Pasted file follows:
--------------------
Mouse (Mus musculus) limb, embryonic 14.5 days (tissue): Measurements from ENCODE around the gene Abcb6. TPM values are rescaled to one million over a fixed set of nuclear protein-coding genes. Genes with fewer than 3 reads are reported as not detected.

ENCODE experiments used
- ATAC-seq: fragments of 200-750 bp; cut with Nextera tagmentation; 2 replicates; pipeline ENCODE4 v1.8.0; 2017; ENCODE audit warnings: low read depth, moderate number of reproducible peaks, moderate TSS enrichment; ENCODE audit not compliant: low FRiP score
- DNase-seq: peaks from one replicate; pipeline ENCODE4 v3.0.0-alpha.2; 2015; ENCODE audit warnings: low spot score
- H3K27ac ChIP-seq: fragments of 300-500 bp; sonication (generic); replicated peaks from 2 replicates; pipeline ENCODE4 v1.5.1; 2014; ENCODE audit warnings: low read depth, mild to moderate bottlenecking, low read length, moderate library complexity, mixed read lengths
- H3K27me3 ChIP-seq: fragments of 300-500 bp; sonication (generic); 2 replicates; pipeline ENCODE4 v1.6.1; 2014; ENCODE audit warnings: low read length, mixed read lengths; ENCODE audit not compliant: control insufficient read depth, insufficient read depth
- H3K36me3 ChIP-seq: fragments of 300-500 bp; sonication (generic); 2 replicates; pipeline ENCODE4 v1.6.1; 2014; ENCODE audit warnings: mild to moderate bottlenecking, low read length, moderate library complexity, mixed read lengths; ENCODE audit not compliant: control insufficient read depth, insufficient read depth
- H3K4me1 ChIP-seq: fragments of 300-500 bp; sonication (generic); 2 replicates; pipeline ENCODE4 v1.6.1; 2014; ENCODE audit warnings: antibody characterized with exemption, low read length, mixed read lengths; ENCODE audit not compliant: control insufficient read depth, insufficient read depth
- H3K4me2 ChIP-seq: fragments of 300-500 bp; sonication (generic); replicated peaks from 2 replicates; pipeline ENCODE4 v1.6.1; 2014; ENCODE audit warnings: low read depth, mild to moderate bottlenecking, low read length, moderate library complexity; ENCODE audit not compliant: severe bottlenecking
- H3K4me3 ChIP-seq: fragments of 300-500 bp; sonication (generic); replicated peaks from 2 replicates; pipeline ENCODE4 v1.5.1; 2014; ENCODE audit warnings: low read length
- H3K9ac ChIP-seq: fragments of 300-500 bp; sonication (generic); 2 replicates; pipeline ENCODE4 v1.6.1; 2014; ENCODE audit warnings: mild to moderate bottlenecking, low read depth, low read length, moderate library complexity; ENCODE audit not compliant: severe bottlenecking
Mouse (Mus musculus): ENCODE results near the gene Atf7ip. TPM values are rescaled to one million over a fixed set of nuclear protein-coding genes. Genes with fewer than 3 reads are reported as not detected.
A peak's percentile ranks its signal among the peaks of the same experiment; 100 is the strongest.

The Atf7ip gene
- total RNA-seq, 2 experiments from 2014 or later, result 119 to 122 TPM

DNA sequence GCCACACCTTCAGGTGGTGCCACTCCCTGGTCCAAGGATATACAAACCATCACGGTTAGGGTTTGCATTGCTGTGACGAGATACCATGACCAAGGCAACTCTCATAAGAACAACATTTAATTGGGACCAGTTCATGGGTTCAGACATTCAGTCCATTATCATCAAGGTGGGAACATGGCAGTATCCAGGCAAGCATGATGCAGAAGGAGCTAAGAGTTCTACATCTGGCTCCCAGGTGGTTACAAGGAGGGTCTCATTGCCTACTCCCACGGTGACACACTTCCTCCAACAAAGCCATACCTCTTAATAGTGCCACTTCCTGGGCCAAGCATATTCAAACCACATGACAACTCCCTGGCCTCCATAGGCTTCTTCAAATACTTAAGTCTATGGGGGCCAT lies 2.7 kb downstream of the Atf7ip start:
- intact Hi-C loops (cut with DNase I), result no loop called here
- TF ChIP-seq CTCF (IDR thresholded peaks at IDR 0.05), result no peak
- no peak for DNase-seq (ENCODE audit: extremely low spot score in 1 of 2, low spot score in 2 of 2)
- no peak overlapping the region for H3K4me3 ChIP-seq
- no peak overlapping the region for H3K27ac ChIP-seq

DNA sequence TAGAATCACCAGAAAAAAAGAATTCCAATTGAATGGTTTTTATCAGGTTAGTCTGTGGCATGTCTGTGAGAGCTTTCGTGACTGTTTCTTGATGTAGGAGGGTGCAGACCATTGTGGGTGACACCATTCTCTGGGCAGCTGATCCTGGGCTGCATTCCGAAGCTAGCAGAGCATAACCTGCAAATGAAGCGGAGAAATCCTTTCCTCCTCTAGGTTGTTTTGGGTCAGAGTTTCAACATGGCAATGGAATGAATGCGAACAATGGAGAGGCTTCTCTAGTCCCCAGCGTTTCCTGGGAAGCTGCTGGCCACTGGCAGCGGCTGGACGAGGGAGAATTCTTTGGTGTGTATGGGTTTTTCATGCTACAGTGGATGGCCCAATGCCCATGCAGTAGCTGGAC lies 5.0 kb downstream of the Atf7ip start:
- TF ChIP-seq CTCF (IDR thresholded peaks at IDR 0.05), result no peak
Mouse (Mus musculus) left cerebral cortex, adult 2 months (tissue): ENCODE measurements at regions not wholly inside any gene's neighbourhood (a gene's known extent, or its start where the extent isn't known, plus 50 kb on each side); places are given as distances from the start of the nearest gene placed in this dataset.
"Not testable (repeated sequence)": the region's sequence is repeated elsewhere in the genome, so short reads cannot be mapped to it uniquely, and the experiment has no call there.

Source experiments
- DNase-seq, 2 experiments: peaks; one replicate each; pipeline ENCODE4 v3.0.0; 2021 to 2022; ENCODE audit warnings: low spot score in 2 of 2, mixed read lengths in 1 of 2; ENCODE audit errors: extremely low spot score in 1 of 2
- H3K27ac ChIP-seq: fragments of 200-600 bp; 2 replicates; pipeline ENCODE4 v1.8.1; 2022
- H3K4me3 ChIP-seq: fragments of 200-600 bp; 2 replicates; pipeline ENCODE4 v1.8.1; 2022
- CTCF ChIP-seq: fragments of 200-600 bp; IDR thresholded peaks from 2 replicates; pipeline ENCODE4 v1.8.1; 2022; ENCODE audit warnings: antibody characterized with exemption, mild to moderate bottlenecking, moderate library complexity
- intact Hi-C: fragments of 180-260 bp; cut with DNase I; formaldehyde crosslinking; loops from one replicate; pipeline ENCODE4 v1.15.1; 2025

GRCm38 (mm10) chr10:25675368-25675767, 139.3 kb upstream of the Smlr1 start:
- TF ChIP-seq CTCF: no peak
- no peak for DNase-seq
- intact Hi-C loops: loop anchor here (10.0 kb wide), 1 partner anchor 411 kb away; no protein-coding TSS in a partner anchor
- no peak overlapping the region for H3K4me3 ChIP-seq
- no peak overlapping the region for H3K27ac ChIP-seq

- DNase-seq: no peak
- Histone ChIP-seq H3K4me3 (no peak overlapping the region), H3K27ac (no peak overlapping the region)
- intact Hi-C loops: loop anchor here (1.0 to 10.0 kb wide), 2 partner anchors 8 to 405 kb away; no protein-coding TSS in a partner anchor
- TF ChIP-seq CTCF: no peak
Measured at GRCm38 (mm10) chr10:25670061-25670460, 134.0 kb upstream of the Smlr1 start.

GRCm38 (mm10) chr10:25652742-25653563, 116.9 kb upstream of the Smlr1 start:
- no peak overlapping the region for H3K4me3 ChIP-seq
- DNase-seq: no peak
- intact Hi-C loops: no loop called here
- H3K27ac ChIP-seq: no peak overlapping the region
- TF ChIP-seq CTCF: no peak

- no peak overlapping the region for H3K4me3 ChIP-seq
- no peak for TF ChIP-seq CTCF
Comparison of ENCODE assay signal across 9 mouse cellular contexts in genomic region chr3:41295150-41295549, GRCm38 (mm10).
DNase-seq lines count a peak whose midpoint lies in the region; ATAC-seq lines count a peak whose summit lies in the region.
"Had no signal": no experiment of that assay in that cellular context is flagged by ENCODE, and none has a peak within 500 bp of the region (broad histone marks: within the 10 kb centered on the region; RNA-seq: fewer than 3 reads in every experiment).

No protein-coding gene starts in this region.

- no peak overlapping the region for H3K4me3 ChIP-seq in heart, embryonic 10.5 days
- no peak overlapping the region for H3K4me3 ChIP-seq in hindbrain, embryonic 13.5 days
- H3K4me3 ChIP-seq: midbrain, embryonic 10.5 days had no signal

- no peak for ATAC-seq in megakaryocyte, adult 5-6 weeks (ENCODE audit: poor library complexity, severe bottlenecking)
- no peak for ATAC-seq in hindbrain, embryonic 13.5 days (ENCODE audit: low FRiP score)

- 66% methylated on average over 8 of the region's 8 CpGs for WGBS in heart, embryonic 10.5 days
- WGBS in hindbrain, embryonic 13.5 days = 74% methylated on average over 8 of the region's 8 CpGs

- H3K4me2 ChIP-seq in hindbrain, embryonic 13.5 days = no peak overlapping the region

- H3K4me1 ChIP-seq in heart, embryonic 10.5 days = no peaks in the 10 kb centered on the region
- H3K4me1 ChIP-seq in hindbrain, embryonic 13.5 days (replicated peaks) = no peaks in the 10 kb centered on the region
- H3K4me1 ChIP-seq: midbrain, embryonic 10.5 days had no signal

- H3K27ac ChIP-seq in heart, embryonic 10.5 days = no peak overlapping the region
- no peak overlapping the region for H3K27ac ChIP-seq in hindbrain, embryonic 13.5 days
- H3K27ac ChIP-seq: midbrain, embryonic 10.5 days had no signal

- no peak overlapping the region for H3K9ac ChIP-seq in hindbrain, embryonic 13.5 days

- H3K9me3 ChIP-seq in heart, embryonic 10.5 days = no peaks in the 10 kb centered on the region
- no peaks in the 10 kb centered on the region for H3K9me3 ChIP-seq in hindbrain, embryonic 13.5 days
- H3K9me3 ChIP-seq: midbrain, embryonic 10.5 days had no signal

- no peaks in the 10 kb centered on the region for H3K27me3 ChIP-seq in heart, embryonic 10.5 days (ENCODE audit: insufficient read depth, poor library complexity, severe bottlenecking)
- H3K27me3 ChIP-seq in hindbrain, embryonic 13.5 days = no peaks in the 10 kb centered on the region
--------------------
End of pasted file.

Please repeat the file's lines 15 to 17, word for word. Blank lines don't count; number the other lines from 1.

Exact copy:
- total RNA-seq, 2 experiments from 2014 or later, result 119 to 122 TPM

DNA sequence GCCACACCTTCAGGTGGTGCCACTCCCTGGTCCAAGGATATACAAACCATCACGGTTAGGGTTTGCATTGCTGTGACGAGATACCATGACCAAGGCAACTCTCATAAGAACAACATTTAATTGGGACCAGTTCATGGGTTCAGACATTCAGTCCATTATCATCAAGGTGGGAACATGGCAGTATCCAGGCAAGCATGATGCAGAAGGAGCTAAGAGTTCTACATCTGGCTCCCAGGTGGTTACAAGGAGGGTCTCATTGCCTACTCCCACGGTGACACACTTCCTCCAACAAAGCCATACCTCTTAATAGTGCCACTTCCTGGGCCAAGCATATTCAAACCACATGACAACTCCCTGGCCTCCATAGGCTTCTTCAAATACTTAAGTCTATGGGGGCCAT lies 2.7 kb downstream of the Atf7ip start:
- intact Hi-C loops (cut with DNase I), result no loop called here